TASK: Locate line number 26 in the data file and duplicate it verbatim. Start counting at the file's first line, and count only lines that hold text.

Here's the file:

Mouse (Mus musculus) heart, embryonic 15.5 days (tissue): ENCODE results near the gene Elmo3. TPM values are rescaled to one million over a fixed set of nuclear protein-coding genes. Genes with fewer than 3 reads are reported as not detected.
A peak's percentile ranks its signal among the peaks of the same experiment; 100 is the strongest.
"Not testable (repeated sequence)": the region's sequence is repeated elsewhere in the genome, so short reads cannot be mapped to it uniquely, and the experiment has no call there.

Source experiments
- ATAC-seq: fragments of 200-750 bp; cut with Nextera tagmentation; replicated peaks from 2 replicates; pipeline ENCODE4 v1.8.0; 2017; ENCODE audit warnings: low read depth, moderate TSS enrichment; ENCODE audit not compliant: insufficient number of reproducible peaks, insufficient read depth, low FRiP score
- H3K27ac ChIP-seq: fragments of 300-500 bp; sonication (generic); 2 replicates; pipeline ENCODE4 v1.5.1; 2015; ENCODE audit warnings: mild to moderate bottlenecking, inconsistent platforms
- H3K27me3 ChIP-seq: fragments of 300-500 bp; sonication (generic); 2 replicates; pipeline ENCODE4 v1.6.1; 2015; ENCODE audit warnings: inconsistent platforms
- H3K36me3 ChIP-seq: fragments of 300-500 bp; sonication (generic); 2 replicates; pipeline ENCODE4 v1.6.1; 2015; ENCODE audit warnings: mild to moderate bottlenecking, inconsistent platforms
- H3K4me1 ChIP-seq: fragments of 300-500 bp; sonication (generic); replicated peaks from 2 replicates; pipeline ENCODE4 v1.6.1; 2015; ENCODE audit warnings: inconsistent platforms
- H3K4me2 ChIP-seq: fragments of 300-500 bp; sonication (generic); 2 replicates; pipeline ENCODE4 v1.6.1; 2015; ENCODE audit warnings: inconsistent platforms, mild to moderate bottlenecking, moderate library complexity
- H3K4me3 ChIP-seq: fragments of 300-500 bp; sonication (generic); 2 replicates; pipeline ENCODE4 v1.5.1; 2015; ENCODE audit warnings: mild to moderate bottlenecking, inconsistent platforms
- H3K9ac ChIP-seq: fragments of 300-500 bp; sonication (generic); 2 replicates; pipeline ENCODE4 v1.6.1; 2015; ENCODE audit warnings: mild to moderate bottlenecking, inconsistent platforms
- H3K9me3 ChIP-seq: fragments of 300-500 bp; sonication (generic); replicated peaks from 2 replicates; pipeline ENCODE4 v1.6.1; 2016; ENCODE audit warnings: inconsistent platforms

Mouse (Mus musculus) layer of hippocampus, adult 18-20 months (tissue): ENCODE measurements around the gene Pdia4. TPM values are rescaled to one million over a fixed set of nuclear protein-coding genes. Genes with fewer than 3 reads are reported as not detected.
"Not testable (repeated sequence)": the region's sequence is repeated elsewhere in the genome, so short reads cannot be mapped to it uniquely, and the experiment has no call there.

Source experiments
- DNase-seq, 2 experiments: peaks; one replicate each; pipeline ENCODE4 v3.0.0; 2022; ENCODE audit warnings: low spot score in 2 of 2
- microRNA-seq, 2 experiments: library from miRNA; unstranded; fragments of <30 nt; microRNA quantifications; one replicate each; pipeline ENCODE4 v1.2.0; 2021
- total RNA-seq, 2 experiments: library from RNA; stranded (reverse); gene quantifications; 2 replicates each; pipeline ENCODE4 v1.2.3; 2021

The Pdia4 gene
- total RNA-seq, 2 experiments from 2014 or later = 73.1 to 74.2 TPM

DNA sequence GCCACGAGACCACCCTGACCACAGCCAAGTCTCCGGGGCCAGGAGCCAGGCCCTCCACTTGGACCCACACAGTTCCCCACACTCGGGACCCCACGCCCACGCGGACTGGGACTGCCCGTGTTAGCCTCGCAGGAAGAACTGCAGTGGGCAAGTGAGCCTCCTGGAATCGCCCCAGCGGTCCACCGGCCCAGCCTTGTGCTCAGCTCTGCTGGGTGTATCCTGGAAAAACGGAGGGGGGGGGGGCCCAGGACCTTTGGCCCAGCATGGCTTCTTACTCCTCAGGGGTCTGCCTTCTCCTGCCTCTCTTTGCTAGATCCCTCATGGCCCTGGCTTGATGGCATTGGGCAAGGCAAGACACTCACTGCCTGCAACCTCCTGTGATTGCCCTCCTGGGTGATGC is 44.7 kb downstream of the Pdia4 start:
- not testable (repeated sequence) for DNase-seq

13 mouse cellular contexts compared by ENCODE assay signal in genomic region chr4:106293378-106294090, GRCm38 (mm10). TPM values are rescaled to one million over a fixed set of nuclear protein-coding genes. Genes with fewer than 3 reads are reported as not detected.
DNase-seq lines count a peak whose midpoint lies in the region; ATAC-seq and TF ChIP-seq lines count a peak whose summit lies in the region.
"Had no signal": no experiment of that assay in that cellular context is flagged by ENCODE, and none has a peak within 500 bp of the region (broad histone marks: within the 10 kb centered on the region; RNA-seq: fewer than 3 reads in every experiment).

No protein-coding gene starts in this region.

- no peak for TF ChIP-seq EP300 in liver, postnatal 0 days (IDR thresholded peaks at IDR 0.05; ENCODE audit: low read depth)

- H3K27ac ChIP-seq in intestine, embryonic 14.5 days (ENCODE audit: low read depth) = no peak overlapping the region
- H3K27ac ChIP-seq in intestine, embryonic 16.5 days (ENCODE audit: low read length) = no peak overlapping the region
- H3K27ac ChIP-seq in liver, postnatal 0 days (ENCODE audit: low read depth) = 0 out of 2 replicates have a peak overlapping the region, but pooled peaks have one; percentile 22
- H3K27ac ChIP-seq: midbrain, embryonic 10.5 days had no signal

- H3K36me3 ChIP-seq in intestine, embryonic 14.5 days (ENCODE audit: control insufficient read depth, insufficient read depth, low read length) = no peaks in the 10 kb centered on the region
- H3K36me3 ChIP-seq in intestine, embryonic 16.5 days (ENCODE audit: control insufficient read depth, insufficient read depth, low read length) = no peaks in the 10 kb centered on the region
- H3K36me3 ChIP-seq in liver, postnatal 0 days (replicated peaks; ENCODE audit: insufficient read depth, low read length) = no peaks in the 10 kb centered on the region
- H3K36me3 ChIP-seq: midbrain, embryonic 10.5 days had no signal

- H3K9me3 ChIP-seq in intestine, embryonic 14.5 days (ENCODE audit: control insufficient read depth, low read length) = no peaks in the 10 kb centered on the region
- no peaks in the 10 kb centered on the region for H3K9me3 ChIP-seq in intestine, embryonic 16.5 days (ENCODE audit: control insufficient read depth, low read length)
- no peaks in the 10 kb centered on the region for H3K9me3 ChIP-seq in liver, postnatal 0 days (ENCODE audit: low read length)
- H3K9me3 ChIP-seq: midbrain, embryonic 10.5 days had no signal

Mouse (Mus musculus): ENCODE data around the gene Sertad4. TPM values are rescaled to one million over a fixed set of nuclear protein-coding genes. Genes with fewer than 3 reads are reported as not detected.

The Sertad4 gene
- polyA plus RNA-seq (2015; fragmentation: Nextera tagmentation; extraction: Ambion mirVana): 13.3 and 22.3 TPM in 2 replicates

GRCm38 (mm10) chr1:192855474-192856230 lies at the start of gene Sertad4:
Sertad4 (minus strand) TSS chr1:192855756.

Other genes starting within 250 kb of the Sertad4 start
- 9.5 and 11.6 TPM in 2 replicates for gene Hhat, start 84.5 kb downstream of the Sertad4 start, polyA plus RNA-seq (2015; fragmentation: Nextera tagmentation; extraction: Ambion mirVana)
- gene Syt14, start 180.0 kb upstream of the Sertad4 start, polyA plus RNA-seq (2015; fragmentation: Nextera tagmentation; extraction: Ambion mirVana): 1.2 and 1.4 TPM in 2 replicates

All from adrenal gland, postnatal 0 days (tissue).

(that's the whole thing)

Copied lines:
"Had no signal": no experiment of that assay in that cellular context is flagged by ENCODE, and none has a peak within 500 bp of the region (broad histone marks: within the 10 kb centered on the region; RNA-seq: fewer than 3 reads in every experiment).